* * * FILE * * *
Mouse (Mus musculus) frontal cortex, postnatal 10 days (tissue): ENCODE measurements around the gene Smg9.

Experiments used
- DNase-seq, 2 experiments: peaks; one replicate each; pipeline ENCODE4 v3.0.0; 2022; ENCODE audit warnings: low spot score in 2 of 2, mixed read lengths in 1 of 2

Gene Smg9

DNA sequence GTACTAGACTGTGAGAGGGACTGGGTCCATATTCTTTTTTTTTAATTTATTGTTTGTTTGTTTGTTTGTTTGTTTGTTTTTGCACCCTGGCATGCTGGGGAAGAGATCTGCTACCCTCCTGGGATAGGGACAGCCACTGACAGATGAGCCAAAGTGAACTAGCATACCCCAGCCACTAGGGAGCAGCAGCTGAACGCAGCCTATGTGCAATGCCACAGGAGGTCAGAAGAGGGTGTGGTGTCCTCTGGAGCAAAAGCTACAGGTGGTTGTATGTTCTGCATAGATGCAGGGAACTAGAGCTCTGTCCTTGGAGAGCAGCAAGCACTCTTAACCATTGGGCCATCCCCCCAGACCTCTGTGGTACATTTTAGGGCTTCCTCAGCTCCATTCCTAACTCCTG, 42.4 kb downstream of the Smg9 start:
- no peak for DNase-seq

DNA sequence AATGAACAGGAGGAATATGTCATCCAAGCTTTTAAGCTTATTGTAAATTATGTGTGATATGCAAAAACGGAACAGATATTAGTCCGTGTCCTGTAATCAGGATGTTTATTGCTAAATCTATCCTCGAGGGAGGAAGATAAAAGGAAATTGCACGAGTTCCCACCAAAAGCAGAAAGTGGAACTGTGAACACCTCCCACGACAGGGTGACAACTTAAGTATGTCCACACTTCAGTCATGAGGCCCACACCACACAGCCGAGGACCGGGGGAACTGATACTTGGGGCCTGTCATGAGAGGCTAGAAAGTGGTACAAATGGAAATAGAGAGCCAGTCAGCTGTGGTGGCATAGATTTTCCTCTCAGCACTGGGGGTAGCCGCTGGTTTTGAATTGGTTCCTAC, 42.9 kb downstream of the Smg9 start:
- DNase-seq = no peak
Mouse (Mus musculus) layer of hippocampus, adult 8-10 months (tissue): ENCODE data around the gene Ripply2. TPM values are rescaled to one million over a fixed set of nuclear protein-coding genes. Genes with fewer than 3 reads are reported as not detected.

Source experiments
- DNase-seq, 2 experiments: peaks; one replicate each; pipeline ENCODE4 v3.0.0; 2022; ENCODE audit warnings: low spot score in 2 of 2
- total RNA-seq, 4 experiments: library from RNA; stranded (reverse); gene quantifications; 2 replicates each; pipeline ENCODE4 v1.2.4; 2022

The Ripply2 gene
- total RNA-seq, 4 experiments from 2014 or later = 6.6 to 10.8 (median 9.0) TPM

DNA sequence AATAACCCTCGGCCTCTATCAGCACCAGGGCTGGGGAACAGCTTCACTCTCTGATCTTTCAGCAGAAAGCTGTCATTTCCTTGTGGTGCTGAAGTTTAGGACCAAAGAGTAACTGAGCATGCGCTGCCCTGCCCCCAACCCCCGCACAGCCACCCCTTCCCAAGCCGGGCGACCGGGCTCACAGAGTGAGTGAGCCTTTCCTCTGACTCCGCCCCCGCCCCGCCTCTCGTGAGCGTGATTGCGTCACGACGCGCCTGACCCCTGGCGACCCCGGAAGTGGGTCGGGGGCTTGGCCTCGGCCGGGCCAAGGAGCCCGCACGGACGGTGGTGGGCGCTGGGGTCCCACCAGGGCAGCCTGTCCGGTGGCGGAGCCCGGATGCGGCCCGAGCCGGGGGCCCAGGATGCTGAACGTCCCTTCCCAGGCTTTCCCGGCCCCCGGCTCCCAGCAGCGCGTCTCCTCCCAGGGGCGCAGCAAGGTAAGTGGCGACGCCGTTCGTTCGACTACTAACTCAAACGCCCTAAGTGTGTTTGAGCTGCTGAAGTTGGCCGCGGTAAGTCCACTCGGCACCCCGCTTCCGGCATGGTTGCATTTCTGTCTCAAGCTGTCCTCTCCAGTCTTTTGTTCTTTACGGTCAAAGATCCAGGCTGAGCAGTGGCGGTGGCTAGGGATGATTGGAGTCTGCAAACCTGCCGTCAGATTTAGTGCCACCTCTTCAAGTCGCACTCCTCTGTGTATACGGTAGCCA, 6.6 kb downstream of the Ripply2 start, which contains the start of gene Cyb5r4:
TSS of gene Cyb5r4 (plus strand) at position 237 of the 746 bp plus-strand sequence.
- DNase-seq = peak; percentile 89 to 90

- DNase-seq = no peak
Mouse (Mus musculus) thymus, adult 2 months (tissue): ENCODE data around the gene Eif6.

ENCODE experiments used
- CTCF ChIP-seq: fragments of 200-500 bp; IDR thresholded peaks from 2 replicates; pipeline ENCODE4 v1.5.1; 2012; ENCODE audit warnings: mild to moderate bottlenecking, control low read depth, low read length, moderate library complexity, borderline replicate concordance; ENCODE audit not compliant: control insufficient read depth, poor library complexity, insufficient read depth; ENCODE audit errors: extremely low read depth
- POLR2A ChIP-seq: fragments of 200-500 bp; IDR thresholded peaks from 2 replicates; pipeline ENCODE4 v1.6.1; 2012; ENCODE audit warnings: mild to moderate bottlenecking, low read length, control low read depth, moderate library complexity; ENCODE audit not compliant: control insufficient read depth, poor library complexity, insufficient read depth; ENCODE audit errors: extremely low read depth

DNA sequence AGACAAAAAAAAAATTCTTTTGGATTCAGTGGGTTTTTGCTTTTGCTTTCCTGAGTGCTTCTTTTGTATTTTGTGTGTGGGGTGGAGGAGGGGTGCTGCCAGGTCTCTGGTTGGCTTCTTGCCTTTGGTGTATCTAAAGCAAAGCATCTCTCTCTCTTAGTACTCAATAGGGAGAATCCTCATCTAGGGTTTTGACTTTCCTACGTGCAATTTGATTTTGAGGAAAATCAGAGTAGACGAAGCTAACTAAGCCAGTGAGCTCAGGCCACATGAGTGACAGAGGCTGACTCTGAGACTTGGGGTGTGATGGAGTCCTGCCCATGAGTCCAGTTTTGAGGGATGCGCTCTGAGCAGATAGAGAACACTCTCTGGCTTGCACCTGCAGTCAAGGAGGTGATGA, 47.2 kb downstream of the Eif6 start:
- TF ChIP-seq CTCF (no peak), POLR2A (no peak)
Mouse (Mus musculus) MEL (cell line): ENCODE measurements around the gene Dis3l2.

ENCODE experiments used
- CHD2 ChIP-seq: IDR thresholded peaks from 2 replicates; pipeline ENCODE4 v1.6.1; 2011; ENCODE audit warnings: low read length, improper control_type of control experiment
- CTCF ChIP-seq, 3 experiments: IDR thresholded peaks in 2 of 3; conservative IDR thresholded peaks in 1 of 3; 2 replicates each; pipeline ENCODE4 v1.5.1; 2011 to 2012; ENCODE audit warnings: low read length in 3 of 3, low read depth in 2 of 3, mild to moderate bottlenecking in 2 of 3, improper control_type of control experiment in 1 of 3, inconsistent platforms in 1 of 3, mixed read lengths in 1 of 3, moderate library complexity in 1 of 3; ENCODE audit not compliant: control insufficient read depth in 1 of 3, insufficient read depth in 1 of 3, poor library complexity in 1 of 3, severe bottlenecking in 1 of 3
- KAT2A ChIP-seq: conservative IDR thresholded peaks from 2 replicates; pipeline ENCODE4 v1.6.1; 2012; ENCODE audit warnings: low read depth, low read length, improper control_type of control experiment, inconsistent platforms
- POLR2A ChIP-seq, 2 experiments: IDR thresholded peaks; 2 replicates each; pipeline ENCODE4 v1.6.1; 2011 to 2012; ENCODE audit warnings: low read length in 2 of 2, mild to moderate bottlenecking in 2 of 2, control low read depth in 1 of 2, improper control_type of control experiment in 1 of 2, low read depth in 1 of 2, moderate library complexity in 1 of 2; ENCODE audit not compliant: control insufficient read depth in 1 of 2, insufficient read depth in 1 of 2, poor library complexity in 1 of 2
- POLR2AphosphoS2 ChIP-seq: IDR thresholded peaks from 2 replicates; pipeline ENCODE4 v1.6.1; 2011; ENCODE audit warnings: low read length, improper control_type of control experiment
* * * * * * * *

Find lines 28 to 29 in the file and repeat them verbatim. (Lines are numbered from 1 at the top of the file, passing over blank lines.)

- CTCF ChIP-seq, 3 experiments: IDR thresholded peaks in 2 of 3; conservative IDR thresholded peaks in 1 of 3; 2 replicates each; pipeline ENCODE4 v1.5.1; 2011 to 2012; ENCODE audit warnings: low read length in 3 of 3, low read depth in 2 of 3, mild to moderate bottlenecking in 2 of 3, improper control_type of control experiment in 1 of 3, inconsistent platforms in 1 of 3, mixed read lengths in 1 of 3, moderate library complexity in 1 of 3; ENCODE audit not compliant: control insufficient read depth in 1 of 3, insufficient read depth in 1 of 3, poor library complexity in 1 of 3, severe bottlenecking in 1 of 3
- KAT2A ChIP-seq: conservative IDR thresholded peaks from 2 replicates; pipeline ENCODE4 v1.6.1; 2012; ENCODE audit warnings: low read depth, low read length, improper control_type of control experiment, inconsistent platforms